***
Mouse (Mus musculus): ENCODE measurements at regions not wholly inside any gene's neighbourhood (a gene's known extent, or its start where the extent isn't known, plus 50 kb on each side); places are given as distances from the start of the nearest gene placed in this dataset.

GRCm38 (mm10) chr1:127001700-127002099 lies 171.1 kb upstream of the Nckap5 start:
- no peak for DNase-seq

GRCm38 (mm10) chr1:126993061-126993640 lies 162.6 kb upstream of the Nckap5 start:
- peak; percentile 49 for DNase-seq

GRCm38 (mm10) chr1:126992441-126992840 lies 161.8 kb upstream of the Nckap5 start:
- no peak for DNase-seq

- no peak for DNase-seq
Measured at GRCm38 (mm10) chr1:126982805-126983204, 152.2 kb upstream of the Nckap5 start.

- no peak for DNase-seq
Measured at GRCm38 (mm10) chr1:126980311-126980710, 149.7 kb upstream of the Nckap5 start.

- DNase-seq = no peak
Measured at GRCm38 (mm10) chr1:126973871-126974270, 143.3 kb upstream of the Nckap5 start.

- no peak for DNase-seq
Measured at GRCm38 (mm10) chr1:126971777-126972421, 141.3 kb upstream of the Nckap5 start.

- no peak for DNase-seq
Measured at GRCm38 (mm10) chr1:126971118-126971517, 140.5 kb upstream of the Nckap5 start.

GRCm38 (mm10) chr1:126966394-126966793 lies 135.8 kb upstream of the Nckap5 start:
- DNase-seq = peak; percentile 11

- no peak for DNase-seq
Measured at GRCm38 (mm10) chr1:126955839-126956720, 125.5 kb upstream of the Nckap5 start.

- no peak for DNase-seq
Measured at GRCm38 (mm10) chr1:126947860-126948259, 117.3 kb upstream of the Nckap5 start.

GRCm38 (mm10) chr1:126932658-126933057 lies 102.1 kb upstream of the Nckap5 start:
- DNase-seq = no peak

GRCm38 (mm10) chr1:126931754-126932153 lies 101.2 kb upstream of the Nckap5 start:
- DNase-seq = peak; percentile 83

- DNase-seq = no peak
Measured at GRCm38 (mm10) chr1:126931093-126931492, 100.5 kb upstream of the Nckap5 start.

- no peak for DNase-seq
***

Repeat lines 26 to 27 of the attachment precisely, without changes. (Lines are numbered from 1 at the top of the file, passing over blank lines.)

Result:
GRCm38 (mm10) chr1:126931754-126932153 lies 101.2 kb upstream of the Nckap5 start:
- DNase-seq = peak; percentile 83